Every night at exactly 4:33 AM, 16 year-old London Lane's memory gets wiped clean as she sleeps. And each morning, she wakes up to find a note to herself from herself telling her what happened the previous day. The day she can't remember at all.
Instead of remembering the past, London remembers the future. She remembers backwards.
None of this helps when she has to worry about school. It also doesn't help when London has to worry about a boyfriend, whose name she can't remember, who doesn't seem to be in her memories of what's to come. Nevermind the fact that her mother has been keeping secrets about a father that hasn't been in her life since she was six.
And when London starts having visions from what appears to be her future, she realizes she just may have to remember the past, before she can no longer remember her future.
Forgotten is described as psychological drama, romance, and mystery all in one. Just from that line, I was hooked.
Forgotten is incredibly confusing at first in the way that untangling a giant mess of ropes is. But after you finally untangle that last stubborn knot, you feel absolutely exhilarated.
The fact that London remembers backwards - meaning she 'remembers' her future and can't remember her past - was really confusing for me at first. I didn't mind the confusion at all, though, as it was this giant mystery that I couldn't wait to solve. Every loose end got tied up into, instead of a knot, a pretty bow.
Another part that confused me was how she remembered her classmates, where her classes were, where her locker was, etc. if she couldn't remember her past, but then I understood. She remembers the small stuff like that because she can see her future with her classmates, she can see in a few days when she walks to math class, and the time in a month where she opens her locker. That being said, she can also forget these small things when she no longer has a future with that person or object.
The characters were phenomenal and mainly consisted of London, her boyfriend Luke, her best friend Jamie, and her mother.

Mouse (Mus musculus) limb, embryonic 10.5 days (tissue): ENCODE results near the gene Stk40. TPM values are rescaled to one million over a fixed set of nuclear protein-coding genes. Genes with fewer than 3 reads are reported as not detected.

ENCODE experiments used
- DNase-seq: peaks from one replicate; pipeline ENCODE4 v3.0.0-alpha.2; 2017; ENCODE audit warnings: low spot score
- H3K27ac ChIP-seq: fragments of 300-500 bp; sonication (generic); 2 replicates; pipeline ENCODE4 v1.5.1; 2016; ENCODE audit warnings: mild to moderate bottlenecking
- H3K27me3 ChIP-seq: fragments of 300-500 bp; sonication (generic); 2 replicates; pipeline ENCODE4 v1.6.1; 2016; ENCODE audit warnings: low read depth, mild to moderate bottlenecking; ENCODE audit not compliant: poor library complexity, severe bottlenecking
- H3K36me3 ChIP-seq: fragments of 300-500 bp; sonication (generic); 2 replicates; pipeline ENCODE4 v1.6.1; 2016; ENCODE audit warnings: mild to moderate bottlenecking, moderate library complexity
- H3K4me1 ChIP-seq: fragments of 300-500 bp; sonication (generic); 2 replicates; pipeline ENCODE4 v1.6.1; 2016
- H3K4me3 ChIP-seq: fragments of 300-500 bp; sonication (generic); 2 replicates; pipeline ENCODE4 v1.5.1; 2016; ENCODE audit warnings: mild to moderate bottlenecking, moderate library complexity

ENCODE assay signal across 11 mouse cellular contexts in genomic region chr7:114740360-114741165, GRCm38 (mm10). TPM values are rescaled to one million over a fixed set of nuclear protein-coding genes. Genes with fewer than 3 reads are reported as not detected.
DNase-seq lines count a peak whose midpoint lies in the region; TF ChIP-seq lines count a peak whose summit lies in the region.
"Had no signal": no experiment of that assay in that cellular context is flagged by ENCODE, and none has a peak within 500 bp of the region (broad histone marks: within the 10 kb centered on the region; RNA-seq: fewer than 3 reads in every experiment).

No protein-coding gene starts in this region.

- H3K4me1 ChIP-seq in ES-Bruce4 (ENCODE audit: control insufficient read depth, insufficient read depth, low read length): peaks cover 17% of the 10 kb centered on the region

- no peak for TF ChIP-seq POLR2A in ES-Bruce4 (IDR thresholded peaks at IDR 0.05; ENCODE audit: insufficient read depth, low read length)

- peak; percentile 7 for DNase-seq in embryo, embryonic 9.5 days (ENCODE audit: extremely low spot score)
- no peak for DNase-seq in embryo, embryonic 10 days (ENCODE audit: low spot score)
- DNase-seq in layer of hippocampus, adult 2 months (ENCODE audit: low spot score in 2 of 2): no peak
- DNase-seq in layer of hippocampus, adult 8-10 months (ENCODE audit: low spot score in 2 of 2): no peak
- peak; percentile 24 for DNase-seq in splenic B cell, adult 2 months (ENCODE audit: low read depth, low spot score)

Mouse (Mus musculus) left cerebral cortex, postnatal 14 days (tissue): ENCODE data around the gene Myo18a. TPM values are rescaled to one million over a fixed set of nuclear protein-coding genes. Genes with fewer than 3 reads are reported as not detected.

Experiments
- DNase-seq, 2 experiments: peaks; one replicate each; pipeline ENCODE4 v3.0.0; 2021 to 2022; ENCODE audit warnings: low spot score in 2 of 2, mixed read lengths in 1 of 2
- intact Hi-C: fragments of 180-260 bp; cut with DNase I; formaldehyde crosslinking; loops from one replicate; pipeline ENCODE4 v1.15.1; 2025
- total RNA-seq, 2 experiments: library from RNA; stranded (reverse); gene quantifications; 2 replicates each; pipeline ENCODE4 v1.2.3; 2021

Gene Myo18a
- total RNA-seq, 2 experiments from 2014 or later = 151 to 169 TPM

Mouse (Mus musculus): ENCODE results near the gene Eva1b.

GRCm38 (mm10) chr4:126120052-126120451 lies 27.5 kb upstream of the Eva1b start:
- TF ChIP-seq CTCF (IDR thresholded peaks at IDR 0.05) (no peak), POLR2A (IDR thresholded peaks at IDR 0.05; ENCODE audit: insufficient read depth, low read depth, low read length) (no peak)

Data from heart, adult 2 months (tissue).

London was a strong character for the situation she was in. I expected her to be much more insecure and scared. She was actually very strong already, but also grew as the novel went on. I fell in love with her character and was hoping for a pleasant outcome for her.
Luke was a wonderful male lead. He was all the things almost any woman would look for in a man and more. He's sexy, sweet, loving, supportive. I could go on and on. Who wouldn't want to curl up next to a guy like that?
All the rest of the characters, major or minor, added to the story in some way. Some characters might be borderline filler, but I honestly didn't notice any character that was blatantly a filler character, other than teachers. I believe Cat Patrick did an absolutely brilliant job writing the characters so realistically and well.
The plot was fantastic. It was perfectly paced, with so many unseen twists and turns. I can't think of many twists I saw coming and I can't think of one part of Forgotten where the writing started to slow. Each and every page had me in its grasp and didn't let go until the very end.
The plot of Forgotten was unique and I applaud Patrick for finding a topic to write about that wasn't just another clichéd, over-written plot. Many have compared this novel to the Drew Barrymore and Adam Sandler movie, 50 First Dates, and while the premise might sound a bit like it, I can assure you that it isn't once you dive in.
Now obviously the writing was awesome, too. I love Patrick's ability to be so descriptive, yet not so much in the way I don't care for, where every little detail is laid out for you. This usually might take years of practice to hone this ability, yet Patrick has the natural talent for it.
Overall, I absolutely loved Forgotten, if you couldn't tell. I whole-heartedly recommend this to anyone and especially people that love psychological dramas, mysteries, and romance novels.
I give Forgotten a 5 out of 5.